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Indians Indians Archive The B-List: 8/17
Written by Steve Buffum

Steve Buffum

We’re number five!  The Indians wrest sole control of last place in the A.L. Central from the Royals with an inspirational 2-1 loss in which the two teams combined to got 1-for-17 with runners in scoring position and leave an aggregate 20 men on base.  This included three consecutive walks by Jesse Chavez … on 14 pitches … to load the bases … and resulted in zero runs.  So I guess what I’m saying is, “Indians-Royals fever!  Catch it!”  Or maybe, “Ow!  My spleen!”


FINAL 1 2 3 4 5 6 7 8 9 R H E
Indians (49-70) 0 1 0 0 0 0 0 0 0 1 6 0
Royals (50-69) 0 0 0 0 1 1 0 0 X 2 9 0

gomezmarsonW: Greinke (8-11) L: Gomez (3-1)  S: Soria (34) 

Well, that’s what you ask for: your two best hitters up with a runner in scoring position in a 1-run game. 

1) Bait & Switch 

With Michael Brantley at second base and one out, Shin-Soo Choo and Travis Hafner each went down watching strike three sail through the right-handed batter’s box. 

Here’s what bothered me most about those calls, which I thought were not good: incentive and reward. 

See, the Indians had drawn seven walks on the night.  One of these walks was to Shin-Soo Choo, another two of them to Travis Hafner.  To that point, Hafner had reached base all four times on a single, double, and two walks.  Choo has an OBP that is 97 points higher than his AVG; Hafner’s OBP is 102 points higher than his AVG.  And although Choo’s walk was against Jesse Chavez, who went through a stretch where he could not have hit a beer at a Cleveland Browns tailgate, and one of Hafner’s walks ended up being intentional (after Chavez advanced runners from 1st and 2nd to 2nd and 3rd with a pitch that hit a beer at a Cleveland Browns tailgate), starter Zack Greinke walked 3 hitters in 6 innings and Blake Wood walked one in his single inning of work.  The Royals had established themselves a masters of the Not Strike Zone, the Indians hitters had established that they were willing to wait for strikes, and they had been REWARDED for this patience by the UMPIRE behind the plate SEVEN TIMES.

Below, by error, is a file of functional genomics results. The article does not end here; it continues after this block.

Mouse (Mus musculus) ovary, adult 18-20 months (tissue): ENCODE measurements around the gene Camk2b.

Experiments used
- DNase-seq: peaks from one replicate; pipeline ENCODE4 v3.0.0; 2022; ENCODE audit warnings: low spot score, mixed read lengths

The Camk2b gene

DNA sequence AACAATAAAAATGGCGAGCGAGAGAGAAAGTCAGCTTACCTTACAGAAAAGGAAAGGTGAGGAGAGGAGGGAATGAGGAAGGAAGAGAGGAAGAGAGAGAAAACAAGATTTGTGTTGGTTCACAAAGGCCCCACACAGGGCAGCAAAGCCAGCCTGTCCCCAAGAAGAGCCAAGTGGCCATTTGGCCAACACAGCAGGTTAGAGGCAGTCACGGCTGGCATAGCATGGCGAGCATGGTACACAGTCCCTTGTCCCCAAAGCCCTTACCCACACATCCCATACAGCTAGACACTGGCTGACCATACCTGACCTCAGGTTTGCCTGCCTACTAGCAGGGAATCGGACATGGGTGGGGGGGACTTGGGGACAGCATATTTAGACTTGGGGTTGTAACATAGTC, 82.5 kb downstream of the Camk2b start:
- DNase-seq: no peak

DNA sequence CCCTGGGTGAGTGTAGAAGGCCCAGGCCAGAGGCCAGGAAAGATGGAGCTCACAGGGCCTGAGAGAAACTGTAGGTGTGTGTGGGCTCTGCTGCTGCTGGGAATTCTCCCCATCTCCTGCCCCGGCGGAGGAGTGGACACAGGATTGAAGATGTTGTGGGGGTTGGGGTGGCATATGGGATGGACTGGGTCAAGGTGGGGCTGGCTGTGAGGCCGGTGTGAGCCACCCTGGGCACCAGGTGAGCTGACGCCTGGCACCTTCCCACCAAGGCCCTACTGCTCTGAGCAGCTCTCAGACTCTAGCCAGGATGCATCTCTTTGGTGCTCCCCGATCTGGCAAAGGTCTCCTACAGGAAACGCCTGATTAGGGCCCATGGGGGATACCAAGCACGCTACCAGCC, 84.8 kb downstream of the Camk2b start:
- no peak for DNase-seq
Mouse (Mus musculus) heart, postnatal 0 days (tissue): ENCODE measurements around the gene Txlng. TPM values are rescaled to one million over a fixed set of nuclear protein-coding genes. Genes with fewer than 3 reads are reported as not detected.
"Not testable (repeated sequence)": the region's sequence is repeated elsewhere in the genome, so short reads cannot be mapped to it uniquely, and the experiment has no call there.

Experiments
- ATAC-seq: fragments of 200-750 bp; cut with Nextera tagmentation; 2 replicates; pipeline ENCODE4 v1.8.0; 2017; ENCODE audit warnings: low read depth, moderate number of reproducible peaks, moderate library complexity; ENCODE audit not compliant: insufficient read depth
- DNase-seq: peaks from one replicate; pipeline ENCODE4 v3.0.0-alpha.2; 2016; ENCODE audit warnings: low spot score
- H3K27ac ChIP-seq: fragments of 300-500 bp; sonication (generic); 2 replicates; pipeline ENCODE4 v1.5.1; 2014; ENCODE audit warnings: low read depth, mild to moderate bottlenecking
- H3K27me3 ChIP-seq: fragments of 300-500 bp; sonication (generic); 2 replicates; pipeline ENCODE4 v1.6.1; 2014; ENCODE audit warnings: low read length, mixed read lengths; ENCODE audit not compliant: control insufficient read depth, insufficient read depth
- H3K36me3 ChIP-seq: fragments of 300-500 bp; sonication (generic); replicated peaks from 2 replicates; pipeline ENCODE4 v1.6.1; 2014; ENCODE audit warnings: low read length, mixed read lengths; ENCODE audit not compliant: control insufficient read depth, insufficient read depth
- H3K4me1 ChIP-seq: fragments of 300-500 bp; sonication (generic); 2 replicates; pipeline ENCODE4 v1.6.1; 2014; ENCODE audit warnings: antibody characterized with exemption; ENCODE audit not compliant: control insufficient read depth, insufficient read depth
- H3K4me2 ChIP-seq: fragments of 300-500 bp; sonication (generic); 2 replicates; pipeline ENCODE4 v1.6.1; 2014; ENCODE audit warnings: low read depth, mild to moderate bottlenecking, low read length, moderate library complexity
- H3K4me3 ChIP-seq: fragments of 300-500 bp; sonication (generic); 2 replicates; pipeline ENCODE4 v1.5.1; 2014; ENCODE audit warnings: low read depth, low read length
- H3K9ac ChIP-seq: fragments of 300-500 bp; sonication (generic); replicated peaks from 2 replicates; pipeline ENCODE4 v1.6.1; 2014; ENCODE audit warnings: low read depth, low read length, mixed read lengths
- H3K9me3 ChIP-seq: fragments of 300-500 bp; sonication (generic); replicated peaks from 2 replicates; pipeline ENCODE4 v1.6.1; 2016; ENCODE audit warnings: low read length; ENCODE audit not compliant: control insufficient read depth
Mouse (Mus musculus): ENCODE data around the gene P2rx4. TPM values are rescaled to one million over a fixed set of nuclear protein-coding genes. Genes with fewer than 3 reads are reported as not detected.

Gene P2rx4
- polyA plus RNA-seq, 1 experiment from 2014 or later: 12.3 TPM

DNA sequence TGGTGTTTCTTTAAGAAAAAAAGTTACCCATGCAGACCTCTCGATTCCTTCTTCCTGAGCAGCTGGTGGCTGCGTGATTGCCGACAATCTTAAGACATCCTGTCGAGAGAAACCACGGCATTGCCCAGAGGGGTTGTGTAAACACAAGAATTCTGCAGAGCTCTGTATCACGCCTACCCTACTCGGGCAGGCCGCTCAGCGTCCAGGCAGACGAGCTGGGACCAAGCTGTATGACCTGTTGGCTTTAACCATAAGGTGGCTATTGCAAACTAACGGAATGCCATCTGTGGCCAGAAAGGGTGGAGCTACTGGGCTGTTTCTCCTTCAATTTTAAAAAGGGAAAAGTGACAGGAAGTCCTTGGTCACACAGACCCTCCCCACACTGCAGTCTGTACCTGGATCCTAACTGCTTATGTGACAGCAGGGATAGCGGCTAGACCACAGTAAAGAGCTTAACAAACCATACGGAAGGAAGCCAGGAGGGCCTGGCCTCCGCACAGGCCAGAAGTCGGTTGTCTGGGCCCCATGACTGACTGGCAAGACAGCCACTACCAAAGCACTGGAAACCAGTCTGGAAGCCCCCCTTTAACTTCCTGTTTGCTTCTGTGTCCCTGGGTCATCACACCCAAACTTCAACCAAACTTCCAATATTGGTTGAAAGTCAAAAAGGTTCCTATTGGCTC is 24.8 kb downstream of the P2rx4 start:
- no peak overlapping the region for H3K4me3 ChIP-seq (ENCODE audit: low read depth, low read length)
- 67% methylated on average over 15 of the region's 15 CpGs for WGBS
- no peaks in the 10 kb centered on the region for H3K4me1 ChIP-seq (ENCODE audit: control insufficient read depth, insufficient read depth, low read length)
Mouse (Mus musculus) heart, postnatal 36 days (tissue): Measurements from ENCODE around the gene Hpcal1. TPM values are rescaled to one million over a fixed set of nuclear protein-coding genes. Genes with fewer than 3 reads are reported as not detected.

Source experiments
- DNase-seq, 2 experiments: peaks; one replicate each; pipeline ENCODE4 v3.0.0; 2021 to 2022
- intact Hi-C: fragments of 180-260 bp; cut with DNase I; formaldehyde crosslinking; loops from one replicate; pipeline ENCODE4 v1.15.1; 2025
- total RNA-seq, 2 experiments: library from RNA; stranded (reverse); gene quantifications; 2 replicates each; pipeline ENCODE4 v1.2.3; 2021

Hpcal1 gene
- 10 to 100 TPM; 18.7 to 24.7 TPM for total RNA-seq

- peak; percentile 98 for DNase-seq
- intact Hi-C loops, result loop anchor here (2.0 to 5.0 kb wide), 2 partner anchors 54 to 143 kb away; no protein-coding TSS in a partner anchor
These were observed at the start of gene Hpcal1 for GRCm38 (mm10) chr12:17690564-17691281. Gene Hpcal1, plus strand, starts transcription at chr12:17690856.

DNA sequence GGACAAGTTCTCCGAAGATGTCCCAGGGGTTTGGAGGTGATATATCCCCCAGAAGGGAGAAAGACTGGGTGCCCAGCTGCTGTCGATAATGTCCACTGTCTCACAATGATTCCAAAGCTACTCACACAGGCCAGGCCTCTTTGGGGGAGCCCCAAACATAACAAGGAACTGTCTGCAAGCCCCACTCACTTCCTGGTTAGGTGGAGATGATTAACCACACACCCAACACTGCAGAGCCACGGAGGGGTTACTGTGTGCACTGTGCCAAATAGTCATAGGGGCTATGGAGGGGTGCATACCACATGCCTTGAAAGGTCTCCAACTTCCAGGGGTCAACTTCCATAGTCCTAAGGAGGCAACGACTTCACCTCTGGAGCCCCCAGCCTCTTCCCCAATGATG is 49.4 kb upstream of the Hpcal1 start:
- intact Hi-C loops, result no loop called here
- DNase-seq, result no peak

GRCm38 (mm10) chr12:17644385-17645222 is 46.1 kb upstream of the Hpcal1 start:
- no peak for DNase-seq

Now, Joakim Soria is not Jess Chavez nor Blake Wood.  Joakim Soria is a much muchity much better pitcher than those two mooks.  He has 55 Ks and only 13 BB in 50 IP this season, a K:BB ratio over 4, and a walk rate barely one every four innings.  It’s perfectly true that Soria has good control and has established this. 

But you know, the hitters have established they have pretty good eyes, too.  And you’ve just INCENTIVIZED them over the course of the first eight innings to WAIT for a pitch in the STRIKE ZONE. 

So while it’s one thing for an umpire to miss a couple of calls, possibly because he is subconsciously giving the excellent pitcher on the mound a little extra credit for being awesome, it is another to call a game one way for 8 innings and suddenly decide that the 9th inning would be a perfect time to change tack. 

Anyway, they were bad calls and we lost. 

2) And this is functionally different … how?